Comparative study of human colonic tumor-derived endothelial cells (HCTEC) and normal colonic microvascular endothelial cells (HCMEC): Hypoxia-induced sVEGFR-1 and sVEGFR-2 levels
- Authors: Caren Jayasinghe, Nektaria Simiantonaki, Romi Michel-Schmidt, Charles James Kirkpatrick
Published online on: Wednesday, April 1, 2009
- Pages: 933-939
- DOI: 10.3892/or_00000306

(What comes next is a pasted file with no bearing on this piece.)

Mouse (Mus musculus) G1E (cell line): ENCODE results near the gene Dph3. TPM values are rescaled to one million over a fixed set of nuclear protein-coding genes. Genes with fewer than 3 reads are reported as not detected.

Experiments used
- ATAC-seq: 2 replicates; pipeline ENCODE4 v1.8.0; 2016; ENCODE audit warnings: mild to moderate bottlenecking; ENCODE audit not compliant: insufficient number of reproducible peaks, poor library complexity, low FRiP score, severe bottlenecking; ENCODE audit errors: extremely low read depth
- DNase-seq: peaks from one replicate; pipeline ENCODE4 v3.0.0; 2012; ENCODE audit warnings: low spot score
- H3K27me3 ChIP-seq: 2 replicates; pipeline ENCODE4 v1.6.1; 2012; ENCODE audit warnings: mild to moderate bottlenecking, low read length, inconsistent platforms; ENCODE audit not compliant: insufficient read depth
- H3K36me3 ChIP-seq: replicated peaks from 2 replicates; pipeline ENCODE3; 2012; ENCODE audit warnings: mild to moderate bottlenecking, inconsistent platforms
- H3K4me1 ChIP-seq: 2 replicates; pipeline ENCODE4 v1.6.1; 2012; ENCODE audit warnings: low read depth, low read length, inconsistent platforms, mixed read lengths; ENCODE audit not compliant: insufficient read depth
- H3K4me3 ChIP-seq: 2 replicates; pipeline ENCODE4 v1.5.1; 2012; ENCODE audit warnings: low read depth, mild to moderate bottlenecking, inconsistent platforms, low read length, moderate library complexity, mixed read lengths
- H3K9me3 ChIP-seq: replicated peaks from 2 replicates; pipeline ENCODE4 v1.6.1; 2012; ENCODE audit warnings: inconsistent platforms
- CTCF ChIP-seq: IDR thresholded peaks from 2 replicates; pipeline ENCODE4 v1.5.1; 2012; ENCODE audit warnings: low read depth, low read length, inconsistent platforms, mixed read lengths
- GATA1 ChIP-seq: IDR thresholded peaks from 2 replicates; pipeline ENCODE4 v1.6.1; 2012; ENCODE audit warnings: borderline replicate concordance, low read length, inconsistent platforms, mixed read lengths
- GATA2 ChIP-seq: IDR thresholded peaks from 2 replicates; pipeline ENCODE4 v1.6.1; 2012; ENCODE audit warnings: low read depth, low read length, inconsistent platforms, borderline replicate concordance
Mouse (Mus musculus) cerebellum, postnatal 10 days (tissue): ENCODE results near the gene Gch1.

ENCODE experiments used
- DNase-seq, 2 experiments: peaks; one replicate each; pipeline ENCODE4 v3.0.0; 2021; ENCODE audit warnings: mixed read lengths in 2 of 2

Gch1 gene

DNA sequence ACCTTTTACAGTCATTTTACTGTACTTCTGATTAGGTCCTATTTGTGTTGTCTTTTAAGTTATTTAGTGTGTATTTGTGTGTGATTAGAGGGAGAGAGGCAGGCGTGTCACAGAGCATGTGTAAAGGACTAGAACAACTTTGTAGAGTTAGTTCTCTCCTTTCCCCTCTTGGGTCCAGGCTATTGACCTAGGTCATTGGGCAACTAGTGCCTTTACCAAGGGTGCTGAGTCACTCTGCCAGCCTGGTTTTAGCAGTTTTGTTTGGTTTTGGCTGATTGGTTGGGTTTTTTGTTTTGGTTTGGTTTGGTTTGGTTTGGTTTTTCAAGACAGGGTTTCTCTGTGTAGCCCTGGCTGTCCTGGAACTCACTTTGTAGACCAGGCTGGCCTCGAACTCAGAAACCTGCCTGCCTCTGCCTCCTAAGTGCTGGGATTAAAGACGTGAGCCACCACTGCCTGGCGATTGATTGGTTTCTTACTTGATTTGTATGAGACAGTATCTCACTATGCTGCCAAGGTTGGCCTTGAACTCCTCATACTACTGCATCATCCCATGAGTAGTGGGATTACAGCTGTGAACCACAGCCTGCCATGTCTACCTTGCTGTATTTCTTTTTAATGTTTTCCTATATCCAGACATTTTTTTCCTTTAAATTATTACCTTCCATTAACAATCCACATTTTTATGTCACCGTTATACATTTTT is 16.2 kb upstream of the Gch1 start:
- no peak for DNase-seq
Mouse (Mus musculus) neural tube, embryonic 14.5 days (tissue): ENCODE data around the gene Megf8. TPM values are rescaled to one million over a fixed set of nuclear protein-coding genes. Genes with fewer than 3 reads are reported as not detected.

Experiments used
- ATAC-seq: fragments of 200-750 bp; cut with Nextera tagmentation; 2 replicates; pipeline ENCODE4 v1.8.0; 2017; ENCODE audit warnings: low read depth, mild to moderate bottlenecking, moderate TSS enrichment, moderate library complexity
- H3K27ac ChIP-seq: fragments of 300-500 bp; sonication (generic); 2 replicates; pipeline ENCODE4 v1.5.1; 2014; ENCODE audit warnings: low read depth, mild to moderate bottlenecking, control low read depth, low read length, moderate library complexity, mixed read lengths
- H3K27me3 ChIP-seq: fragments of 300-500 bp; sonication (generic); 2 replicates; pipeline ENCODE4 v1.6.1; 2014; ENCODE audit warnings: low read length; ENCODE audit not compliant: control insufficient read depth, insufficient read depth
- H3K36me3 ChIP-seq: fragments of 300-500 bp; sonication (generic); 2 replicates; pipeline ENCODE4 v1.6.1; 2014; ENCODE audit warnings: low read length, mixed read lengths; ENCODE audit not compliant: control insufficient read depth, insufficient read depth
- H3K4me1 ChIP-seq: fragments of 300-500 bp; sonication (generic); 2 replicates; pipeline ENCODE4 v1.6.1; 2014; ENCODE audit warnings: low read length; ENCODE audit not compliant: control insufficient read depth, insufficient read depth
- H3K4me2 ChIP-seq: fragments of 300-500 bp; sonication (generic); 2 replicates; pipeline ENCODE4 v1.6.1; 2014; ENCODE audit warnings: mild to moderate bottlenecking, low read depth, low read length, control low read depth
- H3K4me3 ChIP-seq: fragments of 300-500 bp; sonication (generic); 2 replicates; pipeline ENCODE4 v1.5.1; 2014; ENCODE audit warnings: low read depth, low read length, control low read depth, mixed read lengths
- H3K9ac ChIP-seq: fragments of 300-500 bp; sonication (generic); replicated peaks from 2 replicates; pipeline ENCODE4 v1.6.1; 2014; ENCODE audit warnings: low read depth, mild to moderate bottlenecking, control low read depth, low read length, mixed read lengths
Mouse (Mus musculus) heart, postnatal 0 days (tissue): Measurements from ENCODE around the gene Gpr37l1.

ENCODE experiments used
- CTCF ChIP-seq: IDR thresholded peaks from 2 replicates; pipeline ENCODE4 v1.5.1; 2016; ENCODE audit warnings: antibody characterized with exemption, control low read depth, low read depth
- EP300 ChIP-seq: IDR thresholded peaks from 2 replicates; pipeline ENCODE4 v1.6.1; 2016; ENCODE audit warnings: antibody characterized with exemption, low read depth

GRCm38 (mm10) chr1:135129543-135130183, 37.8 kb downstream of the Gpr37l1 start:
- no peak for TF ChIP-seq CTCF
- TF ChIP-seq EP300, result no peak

Colorectal carcinoma growth and progression is dependent on the vasculature of the tumor microenvironment. Tumor-derived endothelial cells differ functionally from their normal counterpart. For this reason we isolated microvascular endothelial cells from human colon cancer tissue (HCTEC) and compared them with endothelial cells from normal colonic tissue (HCMEC) of the same donor. Since hypoxia is a universal hallmark of carcinomas, we examined its effects on HCTEC of five patients in comparison with the corresponding HCMEC, with respect to the secretion of the soluble form of the two important vascular endothelial growth factor (VEGF) receptors, VEGFR-1 and -2. After dissociation by dispase/collagenase of central non-necrotic tumor areas obtained from colon carcinomas, HCTEC were isolated using CD31-coated magnetic beads and cultivated as monolayers. Subsequent characterization studies demonstrated the endothelial phenotype, including VEGFR-1 and -2 mRNA and protein expression as well as E-selectin expression, up-regulated after LPS, TNFα and IL-1β stimulation. sVEGFR expression analyses were performed using ELISA. In comparison with HCMEC markedly lower sVEGFR-1 protein concentrations were found in HCTEC. These low sVEGFR-1 levels remain unchanged under hypoxia. In contrast, sVEGFR-2 was significantly decreased in both HCMEC and HCTEC under hypoxic conditions (p≤0.001). Comparative studies with endothelial cells isolated from human colorectal cancer and non-neoplastic colon will be useful for understanding the progressive behavior of colorectal cancer. The different secretion profiles of sVEGFR-1 and -2 between HCTEC and HCMEC underline the importance of using a functionally adequate and relevant tumor-derived microvasculature for in vitro studies of tumor progression. Since sVEGFR-1 can act as a natural endogenous VEGF-inhibitor, the homogeneously low sVEGFR-1 levels under normoxia and hypoxia in HCTEC could be a marker for a ‘pro-angiogenetic disposition’ of the tumor-derived endothelium. The reduced sVEGFR-2 level profiles in hypoxic HCMEC and HCTEC provide evidence for a novel microvascular endothelium-specific biomarker in hypoxia-response processes.